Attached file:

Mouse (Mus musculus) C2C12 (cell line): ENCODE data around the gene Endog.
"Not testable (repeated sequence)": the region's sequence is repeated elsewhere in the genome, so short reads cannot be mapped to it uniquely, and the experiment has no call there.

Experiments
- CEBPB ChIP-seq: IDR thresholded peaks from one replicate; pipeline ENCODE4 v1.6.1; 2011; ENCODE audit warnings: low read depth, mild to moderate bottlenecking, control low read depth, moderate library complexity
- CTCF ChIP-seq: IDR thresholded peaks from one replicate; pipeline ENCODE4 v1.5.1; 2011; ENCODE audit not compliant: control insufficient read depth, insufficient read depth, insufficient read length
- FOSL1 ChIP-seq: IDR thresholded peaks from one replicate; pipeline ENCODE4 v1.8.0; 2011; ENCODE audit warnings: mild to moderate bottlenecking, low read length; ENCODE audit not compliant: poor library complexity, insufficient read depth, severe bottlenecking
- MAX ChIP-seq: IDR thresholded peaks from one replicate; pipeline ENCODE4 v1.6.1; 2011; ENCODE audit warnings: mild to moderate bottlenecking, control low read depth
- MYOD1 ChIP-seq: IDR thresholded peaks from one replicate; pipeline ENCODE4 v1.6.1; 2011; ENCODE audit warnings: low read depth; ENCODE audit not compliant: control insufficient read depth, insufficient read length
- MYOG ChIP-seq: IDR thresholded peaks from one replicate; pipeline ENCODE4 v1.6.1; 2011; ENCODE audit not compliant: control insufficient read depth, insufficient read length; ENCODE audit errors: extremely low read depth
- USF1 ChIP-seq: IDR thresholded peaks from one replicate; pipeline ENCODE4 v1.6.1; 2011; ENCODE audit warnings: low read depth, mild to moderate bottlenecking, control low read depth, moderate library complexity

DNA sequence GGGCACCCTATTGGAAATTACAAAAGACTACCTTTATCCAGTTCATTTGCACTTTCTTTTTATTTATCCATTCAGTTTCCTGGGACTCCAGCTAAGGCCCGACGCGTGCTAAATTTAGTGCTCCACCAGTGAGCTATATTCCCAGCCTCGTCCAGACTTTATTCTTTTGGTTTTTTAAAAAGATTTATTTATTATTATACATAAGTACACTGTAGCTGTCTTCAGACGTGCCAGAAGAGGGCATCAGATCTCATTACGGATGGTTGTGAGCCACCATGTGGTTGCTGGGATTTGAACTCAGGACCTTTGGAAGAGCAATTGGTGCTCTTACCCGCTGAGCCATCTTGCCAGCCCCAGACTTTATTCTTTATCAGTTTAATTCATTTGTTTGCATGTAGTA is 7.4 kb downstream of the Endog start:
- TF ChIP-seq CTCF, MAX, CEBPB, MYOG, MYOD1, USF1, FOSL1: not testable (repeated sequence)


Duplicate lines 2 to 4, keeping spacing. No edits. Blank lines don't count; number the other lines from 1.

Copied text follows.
"Not testable (repeated sequence)": the region's sequence is repeated elsewhere in the genome, so short reads cannot be mapped to it uniquely, and the experiment has no call there.

Experiments
- CEBPB ChIP-seq: IDR thresholded peaks from one replicate; pipeline ENCODE4 v1.6.1; 2011; ENCODE audit warnings: low read depth, mild to moderate bottlenecking, control low read depth, moderate library complexity